Here at High Heels in the Lab we know lots of physicists, so please welcome our first non-physicist of the ‘Real Deal’ series (there are other non-physicists lined up too, we promise). Suzi Gage is an epidemiologist (yes, we had to look that up too, don’t worry), She’s also an avid foodie, runner, musician and blogger. Let’s find out more about her…
What do you do and give 3 words that describe how you got there?
I'm a PhD epidemiologist at the University of Bristol. I use a large dataset of Bristolian children who have been followed since birth to look at relationships between cannabis and tobacco use, and psychosis and depression.
How did I get here: passion, hard work, luck (maybe not in that order)
What career did you think you would have when you were younger?
I really wanted to be an astronaut, but given I was once seasick on a pedalo, this was unlikely to be a goer. I never considered science as a career, but I was always interested in how things worked. I wrote to Jim'll Fix It because I wanted to learn how neon lights worked, but he didn't write back (maybe a lucky escape looking back). As a teenager I wanted to be a musician, and I have played in bands since I was a teenager (still do), so I sort-of managed that. I also wanted to be a journalist, and so my science blog helped me to fulfil that dream too. Apart from the astronaut thing I've done quite well.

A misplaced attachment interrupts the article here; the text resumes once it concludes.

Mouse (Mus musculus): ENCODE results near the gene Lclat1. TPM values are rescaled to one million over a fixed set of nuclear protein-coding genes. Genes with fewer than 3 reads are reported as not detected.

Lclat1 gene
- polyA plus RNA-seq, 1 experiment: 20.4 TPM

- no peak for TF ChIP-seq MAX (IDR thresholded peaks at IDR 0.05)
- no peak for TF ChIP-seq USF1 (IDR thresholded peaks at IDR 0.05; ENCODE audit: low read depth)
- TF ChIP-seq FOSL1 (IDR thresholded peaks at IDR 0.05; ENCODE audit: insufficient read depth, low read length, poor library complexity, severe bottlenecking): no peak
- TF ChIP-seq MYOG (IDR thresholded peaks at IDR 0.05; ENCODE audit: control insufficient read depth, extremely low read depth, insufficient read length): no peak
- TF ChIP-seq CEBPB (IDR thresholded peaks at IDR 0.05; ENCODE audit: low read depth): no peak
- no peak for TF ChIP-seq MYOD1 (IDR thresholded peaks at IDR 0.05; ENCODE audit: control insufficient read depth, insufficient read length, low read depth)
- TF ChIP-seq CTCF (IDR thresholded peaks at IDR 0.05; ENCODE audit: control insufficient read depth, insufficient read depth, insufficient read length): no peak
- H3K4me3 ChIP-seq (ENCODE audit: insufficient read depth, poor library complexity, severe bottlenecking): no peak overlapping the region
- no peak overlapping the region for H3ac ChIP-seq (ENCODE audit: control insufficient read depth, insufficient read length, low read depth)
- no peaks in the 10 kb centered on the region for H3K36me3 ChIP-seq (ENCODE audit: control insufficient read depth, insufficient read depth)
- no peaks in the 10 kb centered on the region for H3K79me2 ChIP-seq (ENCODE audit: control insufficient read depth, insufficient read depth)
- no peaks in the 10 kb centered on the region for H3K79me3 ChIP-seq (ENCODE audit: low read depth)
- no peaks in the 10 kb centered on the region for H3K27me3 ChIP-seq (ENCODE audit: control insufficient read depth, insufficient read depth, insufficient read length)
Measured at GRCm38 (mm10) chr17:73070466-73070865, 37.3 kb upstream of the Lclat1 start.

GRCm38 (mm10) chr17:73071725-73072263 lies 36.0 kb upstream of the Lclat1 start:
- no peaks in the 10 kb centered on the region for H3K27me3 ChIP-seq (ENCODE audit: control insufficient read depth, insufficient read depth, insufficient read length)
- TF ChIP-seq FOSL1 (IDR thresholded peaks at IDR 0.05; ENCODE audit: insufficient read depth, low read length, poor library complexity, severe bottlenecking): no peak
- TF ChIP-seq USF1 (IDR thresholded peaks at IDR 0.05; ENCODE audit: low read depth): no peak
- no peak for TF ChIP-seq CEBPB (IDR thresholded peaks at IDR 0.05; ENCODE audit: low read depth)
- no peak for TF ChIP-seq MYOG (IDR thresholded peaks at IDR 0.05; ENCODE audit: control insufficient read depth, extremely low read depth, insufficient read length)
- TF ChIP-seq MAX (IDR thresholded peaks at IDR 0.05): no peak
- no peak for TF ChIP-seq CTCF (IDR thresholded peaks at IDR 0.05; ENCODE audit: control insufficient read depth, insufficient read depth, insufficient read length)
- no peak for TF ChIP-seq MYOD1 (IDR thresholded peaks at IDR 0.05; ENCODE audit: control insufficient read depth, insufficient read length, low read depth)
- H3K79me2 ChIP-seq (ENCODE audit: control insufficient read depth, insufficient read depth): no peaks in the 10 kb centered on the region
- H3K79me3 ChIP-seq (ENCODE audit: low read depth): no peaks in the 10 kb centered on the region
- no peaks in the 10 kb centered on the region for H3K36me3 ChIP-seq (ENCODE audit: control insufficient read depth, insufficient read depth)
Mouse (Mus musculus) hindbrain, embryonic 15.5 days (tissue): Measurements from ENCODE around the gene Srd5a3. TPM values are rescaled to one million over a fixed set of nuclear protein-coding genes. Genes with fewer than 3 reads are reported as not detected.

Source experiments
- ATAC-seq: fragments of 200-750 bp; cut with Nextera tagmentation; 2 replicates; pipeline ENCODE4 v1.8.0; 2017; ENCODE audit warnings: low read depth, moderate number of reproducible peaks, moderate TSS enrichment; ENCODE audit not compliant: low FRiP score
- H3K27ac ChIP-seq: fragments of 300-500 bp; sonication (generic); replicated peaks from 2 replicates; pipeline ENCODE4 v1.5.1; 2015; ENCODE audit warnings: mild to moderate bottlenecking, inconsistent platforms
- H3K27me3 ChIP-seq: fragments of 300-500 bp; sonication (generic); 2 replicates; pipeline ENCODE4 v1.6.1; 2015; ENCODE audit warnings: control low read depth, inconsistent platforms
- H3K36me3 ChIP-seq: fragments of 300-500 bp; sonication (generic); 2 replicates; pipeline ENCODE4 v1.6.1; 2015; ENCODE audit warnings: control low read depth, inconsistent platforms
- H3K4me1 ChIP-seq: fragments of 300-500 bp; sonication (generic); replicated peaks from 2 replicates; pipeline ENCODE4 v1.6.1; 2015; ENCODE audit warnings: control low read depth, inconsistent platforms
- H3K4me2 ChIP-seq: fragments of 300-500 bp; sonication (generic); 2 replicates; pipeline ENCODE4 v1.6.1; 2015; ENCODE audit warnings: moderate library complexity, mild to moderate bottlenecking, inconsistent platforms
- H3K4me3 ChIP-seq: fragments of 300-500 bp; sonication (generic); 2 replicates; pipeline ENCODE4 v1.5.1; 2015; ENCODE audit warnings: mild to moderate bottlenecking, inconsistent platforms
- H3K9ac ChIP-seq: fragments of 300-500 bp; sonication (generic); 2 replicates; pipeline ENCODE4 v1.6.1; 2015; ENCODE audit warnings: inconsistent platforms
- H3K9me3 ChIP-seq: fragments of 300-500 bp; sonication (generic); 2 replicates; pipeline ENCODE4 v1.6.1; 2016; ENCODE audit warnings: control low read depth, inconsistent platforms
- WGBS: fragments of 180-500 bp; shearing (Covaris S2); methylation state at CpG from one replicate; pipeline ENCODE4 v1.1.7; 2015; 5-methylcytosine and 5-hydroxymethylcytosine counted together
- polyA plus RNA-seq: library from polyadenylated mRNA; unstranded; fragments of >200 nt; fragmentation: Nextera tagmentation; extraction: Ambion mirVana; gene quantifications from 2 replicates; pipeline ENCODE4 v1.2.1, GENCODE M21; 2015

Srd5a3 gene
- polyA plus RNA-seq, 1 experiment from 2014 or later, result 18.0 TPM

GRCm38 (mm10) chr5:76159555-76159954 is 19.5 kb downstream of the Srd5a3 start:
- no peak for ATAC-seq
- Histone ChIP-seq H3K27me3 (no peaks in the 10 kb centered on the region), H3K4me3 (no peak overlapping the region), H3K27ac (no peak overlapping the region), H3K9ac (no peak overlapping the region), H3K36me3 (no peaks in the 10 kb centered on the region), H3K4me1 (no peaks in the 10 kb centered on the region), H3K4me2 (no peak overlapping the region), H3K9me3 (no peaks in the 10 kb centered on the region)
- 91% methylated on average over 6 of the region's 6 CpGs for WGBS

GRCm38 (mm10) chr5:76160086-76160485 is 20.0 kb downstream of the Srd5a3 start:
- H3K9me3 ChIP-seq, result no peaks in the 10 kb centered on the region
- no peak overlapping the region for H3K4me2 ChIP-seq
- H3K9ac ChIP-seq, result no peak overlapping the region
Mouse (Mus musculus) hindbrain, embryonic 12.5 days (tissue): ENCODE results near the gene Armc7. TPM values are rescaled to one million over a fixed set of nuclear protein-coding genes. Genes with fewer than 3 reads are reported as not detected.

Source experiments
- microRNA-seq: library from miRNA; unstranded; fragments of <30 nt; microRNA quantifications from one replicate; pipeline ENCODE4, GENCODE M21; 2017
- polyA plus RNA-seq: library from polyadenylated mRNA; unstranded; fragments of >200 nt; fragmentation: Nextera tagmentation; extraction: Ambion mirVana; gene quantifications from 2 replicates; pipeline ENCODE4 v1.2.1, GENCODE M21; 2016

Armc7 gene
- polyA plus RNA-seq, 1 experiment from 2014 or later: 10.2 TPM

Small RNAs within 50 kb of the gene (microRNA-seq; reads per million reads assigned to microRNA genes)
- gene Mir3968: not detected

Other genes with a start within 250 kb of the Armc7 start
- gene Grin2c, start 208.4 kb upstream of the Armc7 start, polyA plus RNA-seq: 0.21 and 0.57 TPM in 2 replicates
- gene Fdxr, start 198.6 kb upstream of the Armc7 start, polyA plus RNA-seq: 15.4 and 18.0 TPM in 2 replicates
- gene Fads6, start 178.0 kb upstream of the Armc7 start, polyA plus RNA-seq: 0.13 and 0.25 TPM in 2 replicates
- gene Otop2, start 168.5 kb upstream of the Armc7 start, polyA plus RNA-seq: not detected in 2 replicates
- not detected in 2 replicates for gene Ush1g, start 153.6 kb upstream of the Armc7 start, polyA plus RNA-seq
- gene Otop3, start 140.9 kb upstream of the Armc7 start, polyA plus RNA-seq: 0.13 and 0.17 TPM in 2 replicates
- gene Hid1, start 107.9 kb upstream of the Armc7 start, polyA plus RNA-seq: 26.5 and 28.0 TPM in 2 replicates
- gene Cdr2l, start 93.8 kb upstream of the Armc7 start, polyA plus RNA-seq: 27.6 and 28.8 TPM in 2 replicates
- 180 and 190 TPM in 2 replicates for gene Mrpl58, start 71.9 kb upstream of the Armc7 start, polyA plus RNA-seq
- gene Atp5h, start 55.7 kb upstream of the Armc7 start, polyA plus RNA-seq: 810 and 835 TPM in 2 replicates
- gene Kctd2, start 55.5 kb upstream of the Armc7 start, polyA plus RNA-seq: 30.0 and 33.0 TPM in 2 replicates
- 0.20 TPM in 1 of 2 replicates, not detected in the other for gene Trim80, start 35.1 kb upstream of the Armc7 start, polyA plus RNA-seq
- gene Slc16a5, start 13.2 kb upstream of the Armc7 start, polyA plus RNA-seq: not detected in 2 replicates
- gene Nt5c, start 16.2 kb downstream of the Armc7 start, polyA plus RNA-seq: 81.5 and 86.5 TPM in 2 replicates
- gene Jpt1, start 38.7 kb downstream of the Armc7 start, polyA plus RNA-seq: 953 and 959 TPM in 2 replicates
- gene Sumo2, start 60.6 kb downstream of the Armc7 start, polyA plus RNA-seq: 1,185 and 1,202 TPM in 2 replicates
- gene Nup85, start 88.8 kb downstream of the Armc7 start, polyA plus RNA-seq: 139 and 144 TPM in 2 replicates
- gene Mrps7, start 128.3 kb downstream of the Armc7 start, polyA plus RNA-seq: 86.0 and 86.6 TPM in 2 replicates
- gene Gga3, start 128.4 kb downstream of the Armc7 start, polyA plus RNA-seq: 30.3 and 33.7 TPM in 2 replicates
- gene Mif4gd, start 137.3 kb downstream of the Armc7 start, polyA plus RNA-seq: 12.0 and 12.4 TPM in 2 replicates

What is it that makes you want to come to work each day?
I love the work I do, I have great colleagues, inspirational supervisors and fantastic mentors. Some days I do nothing but clean data, but I still know I'm lucky to love my work, and having done some years in the wilderness where I had temping jobs, I value that a lot.
What is the one thing you'd love to achieve in your research?
Only one thing?! I'd like to be proud of all the work I do. Of course, I'd love to discover some finding that can really help people, but I know research well enough to know this is as much luck as hard work.
What is the best/worst thing about your job?
The best thing is the flexibility, and the chance to go to conferences all over the world, and my colleagues, and...oh there are lots of best things, it seems.
The worst thing are the occasional monotonous days where a piece of code just won't work, or when you leave something running overnight to discover it crashed and you have to start again. Or that there just aren't enough hours in the day to do all the stuff I want to do.
What do you enjoy other than science?
Playing and listening to music, writing about science (does that count?), running and swimming, watching films, cooking (and eating), crafty stuff...
What would be your ideal holiday?
Somewhere near water I can swim in, where I can read a book, go for nice runs, and eat good food. Cornwall is pretty good for those things. Though I recently went to California and completely fell in love with the State, and could tick off all those things there too.
Who or what is your greatest inspiration (science or otherwise?)
I'm very much inspired by Jean Golding, the woman who set up the Children of the 90s birth cohort that I conduct my research on. I've been really lucky and had some excellent female role models throughout my undergrad, research assistant and PhD time. Gabriella Vigliocco, Celia Heyes, Debbie Lawlor and Angela Attwood particularly stand out. Marcus Munafo too (but he's not a lady, obviously).
If you could give your younger self any advice, what would it be?
Be nice, be helpful, be grateful. Have fun (you will).